Innovation Lab Brings Drone Expert to Seminole campus

The St. Petersburg College Seminole campus Innovation Lab brought drone expert Donny Klotz to the lab to lecture on this up and coming technology with applications from agriculture to journalism. After a brief talk, students adjourned to the soccer field for a demonstration of Klotz’s Phantom 2 drone.

Flying the Phantom II drone with Donny Klotz.

Drones have been the source of controversy since it was revealed that the Central Intelligence Agency was using the unmanned aircraft to attack militants in Pakistan. The discovery that the Department of Homeland Security was loaning its stable of drones to law enforcement agencies for surveillance purposes raised privacy concerns and anxiety. At the same time, drones are being used to monitor cattle, and to ensure crops are growing properly in the fields. Journalist Tim Pool used two drones to cover the Gezi Park protests in Turkey for Vice magazine in 2013. Turkey is well known as a difficult country to cover the news in, Reporters Without Borders listed Turkey as 154th out of 179 in their press freedom index. Pool uses devices like drones and Google Glass to cover the most difficult stories, including Occupy Wall Street, and Gezi. Pool sees this technology as democratizing the news, allowing individuals to report live news in a way only the largest broadcasters could ten years ago. Klotz also has a broadcast background, and bought his drone when the camera he used for his cable access show was broken. Donny Kotz agrees, “I could either spend a lot of money and get a new Sony, or I could spend a fraction of the price on a drone and get a camera that is just as nice and be able to do aerial photography.”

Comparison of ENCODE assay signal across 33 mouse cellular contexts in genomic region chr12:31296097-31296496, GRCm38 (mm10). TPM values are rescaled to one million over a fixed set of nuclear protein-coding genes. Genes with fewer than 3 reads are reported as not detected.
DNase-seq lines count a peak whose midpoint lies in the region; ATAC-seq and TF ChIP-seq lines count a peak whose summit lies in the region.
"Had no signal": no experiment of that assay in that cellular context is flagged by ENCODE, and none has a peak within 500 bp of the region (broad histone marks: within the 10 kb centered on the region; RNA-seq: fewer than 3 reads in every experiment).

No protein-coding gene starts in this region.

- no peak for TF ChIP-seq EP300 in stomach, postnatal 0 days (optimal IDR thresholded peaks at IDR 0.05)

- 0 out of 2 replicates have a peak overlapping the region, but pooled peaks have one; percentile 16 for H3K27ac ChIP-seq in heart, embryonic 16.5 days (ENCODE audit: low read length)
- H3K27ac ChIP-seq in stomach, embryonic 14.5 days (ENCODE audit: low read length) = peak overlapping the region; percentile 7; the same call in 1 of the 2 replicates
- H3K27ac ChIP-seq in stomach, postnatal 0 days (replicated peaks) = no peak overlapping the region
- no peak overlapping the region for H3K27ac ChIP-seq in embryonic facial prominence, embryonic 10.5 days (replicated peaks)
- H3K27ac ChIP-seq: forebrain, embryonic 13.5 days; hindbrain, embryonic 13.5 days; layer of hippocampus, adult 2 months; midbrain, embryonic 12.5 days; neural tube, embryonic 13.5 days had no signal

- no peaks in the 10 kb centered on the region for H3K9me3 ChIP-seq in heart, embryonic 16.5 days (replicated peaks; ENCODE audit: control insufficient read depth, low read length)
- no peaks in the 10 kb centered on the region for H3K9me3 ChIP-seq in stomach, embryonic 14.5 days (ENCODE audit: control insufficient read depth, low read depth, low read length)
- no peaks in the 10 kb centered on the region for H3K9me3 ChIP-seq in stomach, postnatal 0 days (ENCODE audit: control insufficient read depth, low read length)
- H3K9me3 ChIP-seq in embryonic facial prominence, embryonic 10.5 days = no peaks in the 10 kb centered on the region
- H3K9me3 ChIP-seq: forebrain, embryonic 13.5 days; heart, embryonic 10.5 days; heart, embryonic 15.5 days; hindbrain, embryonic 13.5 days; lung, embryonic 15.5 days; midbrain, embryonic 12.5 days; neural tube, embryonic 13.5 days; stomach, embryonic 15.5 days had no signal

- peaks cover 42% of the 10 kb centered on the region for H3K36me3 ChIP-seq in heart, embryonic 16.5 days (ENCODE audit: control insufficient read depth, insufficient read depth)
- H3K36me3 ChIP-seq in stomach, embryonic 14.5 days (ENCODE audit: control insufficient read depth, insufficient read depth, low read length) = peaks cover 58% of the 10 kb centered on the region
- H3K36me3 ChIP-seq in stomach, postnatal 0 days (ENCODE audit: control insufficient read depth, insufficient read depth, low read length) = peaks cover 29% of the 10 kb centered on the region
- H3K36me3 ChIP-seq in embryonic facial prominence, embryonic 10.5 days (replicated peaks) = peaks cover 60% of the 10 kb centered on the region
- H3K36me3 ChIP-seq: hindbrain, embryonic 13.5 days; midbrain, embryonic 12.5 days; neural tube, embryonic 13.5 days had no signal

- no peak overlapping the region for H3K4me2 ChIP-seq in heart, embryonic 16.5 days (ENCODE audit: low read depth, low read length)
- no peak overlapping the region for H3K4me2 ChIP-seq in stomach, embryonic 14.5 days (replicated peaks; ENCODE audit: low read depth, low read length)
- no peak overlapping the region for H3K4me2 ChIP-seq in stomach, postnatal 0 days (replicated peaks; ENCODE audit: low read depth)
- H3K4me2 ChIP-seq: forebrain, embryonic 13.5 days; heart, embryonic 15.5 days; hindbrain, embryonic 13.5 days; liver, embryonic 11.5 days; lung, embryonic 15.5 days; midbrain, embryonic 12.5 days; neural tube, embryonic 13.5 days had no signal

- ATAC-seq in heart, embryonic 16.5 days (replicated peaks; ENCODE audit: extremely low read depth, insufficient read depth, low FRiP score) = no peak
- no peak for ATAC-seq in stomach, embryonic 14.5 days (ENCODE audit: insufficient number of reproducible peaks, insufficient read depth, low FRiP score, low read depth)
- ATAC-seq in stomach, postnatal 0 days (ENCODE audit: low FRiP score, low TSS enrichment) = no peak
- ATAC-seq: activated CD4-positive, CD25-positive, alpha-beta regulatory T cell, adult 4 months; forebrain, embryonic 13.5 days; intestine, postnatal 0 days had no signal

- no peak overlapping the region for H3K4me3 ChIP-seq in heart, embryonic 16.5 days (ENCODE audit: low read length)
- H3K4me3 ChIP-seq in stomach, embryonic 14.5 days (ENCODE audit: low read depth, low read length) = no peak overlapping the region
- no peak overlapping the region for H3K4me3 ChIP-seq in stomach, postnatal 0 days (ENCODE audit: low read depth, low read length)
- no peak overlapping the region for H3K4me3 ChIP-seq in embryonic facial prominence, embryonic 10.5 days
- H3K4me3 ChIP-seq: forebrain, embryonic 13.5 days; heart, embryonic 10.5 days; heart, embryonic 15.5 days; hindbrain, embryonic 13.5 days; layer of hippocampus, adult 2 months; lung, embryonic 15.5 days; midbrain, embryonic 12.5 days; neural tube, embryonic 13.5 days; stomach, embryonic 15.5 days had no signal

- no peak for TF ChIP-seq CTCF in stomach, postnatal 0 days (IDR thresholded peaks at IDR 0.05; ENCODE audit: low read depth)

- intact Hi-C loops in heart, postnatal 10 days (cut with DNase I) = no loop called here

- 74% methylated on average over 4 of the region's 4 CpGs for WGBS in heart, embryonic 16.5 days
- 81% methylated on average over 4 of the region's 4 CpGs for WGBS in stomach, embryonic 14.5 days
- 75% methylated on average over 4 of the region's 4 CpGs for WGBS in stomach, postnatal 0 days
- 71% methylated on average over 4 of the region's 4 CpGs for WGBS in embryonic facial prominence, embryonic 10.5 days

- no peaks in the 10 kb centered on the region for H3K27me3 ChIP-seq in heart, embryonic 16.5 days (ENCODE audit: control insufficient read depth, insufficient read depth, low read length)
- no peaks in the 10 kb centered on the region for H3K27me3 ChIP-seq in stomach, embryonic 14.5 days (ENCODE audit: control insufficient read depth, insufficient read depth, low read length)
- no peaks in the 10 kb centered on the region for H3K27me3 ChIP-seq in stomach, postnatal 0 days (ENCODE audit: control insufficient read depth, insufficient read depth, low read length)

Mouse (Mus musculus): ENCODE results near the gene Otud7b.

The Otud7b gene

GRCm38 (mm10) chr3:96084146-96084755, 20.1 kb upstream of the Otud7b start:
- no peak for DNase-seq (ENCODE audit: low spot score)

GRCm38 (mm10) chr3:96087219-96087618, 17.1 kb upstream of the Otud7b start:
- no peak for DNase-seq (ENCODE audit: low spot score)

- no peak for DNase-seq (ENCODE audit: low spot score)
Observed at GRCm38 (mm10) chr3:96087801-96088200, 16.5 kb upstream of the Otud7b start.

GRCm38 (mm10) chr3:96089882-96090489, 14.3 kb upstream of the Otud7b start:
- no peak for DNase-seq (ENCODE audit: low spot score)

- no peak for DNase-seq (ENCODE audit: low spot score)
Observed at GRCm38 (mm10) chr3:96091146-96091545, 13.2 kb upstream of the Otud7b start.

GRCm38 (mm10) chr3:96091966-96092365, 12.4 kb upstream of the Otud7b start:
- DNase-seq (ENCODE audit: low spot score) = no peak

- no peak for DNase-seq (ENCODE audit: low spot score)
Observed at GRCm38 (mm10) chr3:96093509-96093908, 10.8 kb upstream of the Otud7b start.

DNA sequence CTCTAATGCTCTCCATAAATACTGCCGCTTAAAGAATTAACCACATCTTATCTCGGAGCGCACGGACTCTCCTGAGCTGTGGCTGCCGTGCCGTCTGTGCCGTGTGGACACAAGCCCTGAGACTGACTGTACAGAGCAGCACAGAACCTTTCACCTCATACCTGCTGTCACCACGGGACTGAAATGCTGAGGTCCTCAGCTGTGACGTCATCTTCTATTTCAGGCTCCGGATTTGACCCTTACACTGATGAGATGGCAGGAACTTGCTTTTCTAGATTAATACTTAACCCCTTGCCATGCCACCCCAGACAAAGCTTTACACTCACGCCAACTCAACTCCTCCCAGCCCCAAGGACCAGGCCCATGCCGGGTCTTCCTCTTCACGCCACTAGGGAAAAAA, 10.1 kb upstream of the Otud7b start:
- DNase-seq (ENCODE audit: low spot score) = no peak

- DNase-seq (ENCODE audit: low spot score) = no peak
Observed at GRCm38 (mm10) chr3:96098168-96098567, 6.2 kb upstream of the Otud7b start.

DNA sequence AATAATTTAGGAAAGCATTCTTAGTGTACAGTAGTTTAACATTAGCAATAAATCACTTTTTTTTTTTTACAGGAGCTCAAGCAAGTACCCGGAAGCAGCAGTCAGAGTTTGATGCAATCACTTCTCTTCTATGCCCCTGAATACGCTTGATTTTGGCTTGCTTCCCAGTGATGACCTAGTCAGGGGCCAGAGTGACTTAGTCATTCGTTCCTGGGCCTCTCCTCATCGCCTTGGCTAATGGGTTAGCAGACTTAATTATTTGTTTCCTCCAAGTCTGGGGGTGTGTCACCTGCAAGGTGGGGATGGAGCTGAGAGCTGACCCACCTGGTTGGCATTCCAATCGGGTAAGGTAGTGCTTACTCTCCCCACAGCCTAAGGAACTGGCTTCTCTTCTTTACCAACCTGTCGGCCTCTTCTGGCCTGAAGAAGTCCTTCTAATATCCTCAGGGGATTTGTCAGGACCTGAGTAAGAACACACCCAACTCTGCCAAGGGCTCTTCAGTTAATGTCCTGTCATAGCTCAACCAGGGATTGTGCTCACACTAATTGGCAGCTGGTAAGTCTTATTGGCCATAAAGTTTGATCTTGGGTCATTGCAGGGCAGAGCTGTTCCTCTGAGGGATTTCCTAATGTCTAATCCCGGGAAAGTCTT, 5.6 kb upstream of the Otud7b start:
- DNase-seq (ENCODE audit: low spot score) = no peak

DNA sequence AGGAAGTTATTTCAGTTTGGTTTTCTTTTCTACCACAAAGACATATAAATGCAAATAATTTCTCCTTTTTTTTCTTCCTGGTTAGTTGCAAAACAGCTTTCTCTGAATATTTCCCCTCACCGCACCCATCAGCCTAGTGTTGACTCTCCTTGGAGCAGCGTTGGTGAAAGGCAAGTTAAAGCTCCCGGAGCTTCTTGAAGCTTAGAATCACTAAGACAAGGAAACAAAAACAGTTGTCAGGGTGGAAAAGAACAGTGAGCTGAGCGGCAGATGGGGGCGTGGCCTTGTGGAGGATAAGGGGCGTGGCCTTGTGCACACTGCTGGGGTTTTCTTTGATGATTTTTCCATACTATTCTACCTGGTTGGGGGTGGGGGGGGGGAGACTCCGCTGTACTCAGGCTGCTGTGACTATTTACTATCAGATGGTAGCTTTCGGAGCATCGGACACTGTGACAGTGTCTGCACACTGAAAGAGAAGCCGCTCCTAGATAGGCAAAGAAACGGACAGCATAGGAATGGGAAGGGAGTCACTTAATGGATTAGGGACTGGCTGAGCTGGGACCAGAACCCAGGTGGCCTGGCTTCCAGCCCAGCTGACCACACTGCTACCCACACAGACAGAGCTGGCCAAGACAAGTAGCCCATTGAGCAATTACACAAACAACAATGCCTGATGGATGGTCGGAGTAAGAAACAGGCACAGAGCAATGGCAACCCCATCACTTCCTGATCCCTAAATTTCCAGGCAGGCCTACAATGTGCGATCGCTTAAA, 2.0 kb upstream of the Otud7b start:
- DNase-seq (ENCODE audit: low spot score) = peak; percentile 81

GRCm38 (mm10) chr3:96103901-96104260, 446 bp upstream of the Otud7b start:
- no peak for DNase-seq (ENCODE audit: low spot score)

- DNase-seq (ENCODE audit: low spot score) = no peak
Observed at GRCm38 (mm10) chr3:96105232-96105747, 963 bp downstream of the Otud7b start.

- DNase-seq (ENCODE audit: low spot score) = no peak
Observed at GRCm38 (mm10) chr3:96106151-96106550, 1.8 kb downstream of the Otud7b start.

In the Innovation Lab with drone expert Donny Klotz.

Students filled the Innovation Lab in LI 201 to capacity, and people passing by stopped to peer into the windows as Klotz unpacked his Phantom 2 from its carrying case and assembled it, explaining each step as he went. The drone is the ultimate portable newsroom, requiring only a case the size of a piece of carry on luggage, an iPhone, and an iPad Mini. The phone controls the aircraft, when the flight is over Klotz edits the video in iMovie on the iPad and distributes it online to his YouTube account. He showed students some of his past projects, including a demonstration of using drones to provide coverage of a Tampa Bay Rowdies game, footage of boats for dealer marketing, and a music video for the Tampa Bay band Fowler’s Bluff. After showing off his mobile studio, Klotz moved the workshop to the soccer field on Seminole campus to show his drone in action.

Klotz flew the drone up to several hundred feet in the air, to the point where it was a small dot in this reporter’s telephoto lens. He took then flew over the UP building and did a touch and go on the soccer field. He also demonstrated the stability of the quadcopter by flying it within arm’s reach and attempting to pull it off center. The drone dipped a bit, but remained steady and stable. You can watch video from the drone on the Innovation Lab’s Facebook group, and be sure to check out Donny Klotz’s Youtube channel for more great aerial video.

Originally published at sandbox.spcollege.edu.

One clap, two clap, three clap, forty?

By clapping more or less, you can signal to us which stories really stand out.